by Chad Amirault and James Boxall
Sobey Building, Room 255
Purpose: The primary purpose of this workshop is to provide awareness of the available certifications and designations that are internationally recognized and have become mainstream in the US and Western Canada.
Description: Across the world, GIS is a recognized profession. Not unlike an Engineer or a Project Manager, to become a professional in that profession, one's expertise must be endorsed by a credible 3rd party. A professional designation signifies recognition of an individual's skills.
In other regions, GIS certifications have become a key for employers and those generating RFPs to measure certified quality. It has been recognized as part of the whole standards process from ISO TC/211. Our competitiveness depends upon maintaining skills and being recognized as working on a level playing field. Certification is as important in academia as it is in government and the private sector.
The process of certification is thought to be long and difficult, and without a return on investment. This workshop will help to dispel that view. Participants will be guided through the application process with the workshop leaders, and input from colleagues and potential mentors.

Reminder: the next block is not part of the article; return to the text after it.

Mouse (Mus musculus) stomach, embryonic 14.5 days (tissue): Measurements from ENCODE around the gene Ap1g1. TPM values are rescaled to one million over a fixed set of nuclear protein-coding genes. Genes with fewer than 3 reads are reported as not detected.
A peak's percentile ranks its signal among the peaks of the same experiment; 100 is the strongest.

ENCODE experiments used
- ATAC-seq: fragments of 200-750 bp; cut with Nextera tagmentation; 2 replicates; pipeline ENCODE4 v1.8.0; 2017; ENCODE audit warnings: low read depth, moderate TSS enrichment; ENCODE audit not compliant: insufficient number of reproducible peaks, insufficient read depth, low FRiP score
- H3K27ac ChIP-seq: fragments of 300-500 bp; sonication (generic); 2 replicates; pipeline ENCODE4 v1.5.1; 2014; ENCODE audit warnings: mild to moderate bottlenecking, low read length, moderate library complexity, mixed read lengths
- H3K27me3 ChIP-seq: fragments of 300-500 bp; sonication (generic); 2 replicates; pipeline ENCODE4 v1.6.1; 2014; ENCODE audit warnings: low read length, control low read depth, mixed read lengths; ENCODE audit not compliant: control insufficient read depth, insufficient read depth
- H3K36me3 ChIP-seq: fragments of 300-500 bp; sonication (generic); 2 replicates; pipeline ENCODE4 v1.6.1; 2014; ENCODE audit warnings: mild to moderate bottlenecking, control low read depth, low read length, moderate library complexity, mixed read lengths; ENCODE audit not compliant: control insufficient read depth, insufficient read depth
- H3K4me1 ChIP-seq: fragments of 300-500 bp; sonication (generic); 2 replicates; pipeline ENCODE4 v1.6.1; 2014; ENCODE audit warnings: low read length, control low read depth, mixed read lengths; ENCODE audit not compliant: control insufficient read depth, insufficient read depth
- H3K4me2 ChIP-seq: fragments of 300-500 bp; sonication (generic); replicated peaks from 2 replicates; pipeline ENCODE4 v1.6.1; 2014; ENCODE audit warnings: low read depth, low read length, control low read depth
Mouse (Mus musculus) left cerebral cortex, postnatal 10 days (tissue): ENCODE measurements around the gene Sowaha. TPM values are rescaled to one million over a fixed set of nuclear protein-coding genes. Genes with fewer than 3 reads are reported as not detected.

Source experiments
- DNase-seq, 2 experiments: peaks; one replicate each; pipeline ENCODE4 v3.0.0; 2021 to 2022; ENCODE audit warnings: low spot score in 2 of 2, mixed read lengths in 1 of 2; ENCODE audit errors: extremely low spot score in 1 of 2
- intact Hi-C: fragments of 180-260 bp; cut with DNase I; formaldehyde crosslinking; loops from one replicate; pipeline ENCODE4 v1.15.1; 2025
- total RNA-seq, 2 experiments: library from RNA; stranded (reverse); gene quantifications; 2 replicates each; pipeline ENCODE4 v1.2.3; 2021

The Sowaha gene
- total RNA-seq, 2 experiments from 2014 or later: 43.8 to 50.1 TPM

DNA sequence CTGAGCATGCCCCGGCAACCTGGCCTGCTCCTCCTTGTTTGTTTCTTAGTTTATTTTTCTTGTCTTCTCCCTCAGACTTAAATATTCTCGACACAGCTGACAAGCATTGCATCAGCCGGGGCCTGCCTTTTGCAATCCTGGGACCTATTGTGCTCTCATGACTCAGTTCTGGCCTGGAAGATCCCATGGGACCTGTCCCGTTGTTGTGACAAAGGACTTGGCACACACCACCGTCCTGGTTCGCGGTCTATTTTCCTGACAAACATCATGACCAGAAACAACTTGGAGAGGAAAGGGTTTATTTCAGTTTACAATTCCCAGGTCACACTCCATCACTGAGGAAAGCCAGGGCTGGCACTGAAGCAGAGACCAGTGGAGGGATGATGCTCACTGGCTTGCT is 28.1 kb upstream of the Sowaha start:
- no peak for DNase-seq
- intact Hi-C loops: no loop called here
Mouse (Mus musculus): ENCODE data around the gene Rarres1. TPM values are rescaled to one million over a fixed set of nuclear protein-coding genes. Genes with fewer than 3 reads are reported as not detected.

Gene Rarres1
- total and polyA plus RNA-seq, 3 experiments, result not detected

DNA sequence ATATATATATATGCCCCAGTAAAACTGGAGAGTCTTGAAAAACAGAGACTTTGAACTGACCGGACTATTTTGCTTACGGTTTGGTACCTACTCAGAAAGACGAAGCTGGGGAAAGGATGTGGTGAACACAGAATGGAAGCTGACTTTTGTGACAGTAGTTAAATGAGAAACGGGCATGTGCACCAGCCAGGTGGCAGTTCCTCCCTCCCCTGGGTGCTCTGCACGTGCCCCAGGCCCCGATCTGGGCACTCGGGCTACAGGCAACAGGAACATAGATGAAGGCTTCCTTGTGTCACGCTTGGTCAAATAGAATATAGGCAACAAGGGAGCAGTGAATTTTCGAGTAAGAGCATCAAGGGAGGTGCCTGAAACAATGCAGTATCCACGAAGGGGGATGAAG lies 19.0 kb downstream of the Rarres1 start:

There will also be an opportunity to develop an action plan supporting certification activities. What role should our professional associations play in the certification process in our region? How can educational institutions and employers help with the process? Participants will also be presented with materials for both CIG and GISP processes to obtain and maintain the certification.
Participants are encouraged to bring their C.V./resume and documents that they can use to begin the application process (i.e. attended training/conferences and awards/publications, etc.).
Outline: The workshop will be facilitated using the following high-level outline.
30 min – Industry Trends; what other regions are doing and what we should be doing to catch up. Discuss the effects of not following the industry trends.
15 min – The Options; what programs are available, from whom and how much do they cost? Looking at the wider variety of certifications (Chartered Geographer, Professional Cartographer, Fellow of RGS, etc..) and associated costs.
15 min – The Benefits; what are the benefits to you as a practitioner and to your employer.